This review is from: Now and Forever (Paperback)
Containing two previously unpublished novellas by the preeminent author of the seminal dystopian work "Farenheit 451", this collection is a little bit of a "rough-notes" edition showcasing Bradbury's genius. They have a certain unpolished or unadorned feel, and that is not unexpected. In the introduction to each novella, Bradbury lets on that these works were envisaged for different media. "Somewhere a Band is Playing" was originally born out of an intention to script a film for Katharine Hepburn circa 1956, and this printed version is probably one of many works-in-progress pieces he was working with.
James Cardiff, a young reporter leaps out of a train he catches under the influence of a dream, lines "he had felt... writing on the insides of his eyelids". He ends up on a strangely perfectly-shaped little town in the middle of the Arizonan desert. No one grows old here and there is literally one man who wears different hats, Elias Culpepper. He is station master, ticket-seller, baggage master, night watchman, taxi service (actually a horse-drawn carriage that doubles up as a bread/newspaper delivery), and eventually a kind of a spiritual guide for our hapless hero. Cardiff meets the woman of his dreams, and falls in love with her, and discovers stranger and stranger things about the town and its inhabitants. As he uncovers more of the town's mysteries, he also finds himself confronting a personal dilemma of where he really belongs.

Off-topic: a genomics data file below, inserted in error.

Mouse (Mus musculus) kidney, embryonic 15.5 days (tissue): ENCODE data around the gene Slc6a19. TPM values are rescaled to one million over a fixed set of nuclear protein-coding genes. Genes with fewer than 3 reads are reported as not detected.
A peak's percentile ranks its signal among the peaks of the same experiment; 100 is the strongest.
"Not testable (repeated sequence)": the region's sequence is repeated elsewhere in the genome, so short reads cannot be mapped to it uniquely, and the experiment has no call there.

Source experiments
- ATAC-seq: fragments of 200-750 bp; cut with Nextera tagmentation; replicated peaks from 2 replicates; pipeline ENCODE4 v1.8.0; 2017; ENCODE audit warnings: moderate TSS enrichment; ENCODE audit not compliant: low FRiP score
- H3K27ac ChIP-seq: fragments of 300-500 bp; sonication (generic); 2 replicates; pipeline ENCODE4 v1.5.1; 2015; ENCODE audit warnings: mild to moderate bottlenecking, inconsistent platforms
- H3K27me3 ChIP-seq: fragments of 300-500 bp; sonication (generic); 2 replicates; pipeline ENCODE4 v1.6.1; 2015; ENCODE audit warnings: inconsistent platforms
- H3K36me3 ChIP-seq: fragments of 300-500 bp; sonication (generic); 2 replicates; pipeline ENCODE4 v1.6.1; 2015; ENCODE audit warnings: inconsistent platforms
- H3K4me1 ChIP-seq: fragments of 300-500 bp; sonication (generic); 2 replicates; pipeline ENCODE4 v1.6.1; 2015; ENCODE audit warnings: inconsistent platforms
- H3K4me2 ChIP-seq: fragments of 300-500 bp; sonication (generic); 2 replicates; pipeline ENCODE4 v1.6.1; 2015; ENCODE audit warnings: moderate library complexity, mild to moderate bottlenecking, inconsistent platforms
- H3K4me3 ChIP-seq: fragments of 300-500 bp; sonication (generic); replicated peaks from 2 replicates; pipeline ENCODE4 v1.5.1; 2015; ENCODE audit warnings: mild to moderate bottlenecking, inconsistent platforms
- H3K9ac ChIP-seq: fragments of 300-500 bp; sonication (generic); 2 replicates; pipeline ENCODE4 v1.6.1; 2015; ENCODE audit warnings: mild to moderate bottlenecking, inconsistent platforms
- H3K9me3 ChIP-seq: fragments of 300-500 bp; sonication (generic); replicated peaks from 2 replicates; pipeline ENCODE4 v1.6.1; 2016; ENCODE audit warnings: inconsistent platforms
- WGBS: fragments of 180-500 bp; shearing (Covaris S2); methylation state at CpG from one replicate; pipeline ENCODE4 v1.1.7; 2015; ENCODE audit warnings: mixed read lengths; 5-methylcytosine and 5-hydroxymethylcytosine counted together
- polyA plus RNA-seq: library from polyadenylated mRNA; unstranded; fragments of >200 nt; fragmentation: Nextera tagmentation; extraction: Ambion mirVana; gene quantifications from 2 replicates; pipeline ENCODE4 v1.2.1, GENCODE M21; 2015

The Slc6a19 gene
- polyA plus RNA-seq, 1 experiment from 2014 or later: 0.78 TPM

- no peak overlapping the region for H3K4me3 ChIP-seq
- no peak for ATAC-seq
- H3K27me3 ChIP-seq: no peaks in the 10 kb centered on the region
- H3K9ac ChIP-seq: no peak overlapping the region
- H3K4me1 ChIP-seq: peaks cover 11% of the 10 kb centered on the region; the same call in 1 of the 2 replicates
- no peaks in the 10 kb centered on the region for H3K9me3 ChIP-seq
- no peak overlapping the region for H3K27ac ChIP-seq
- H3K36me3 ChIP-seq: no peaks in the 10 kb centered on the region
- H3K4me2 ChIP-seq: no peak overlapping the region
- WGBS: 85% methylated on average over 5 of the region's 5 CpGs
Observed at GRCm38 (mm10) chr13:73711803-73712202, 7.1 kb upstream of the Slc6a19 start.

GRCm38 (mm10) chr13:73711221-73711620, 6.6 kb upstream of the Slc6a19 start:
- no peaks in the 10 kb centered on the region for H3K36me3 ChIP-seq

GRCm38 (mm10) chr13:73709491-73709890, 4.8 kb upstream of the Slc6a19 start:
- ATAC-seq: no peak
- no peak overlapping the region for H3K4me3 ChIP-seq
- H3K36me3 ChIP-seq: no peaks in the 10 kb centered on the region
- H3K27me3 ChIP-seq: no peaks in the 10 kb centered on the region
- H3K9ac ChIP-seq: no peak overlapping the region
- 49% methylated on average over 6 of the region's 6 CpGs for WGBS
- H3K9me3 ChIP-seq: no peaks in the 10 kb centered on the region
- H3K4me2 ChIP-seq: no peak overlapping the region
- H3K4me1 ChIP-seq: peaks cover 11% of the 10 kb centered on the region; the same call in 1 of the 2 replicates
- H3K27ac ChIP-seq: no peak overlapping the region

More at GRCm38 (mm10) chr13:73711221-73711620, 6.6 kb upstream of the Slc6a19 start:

In "Leviathan '99", originally borne out of a radio drama that Bradbury expanded into a stage play, that he admits, was rather lackluster, he trimmed it down to this novella version. An ambitious reimagining of Moby-Dick, space-opera version, the white whale is now a destructive comet chased by the crazed and blinded captain of spacecraft Cetus 7. Ishmael Cunnicut Jones is the astronaut who joins the crew of this exploration voyage, only to have the captain override the mission with his personal quest, that threatens the fates of all onboard. The added dimension to the text is the way Time adds to the existential crisis of the quest.
Not necessarily Bradbury's best, but an interesting insight to a side project of an inventive author.